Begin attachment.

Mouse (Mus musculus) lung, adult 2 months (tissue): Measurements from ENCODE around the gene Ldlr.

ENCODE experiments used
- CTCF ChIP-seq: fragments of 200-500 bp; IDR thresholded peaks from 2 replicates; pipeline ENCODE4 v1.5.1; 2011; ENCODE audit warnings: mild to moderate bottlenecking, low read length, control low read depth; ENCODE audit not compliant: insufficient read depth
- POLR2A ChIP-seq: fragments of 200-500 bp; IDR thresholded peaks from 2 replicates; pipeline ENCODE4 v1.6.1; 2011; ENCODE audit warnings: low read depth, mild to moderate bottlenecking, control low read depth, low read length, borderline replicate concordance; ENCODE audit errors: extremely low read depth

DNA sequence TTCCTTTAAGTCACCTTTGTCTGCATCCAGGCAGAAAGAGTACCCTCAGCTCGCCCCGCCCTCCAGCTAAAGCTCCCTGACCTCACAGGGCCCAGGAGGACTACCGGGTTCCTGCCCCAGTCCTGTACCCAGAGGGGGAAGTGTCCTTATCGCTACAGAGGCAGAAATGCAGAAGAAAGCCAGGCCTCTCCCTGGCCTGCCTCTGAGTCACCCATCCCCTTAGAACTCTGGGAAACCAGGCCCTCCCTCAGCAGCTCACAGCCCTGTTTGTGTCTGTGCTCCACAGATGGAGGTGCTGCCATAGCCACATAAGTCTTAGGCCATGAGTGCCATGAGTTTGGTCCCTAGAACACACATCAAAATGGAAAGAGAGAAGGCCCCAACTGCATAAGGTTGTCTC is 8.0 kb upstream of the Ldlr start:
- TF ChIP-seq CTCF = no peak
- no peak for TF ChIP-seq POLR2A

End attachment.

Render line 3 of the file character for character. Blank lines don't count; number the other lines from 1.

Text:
- CTCF ChIP-seq: fragments of 200-500 bp; IDR thresholded peaks from 2 replicates; pipeline ENCODE4 v1.5.1; 2011; ENCODE audit warnings: mild to moderate bottlenecking, low read length, control low read depth; ENCODE audit not compliant: insufficient read depth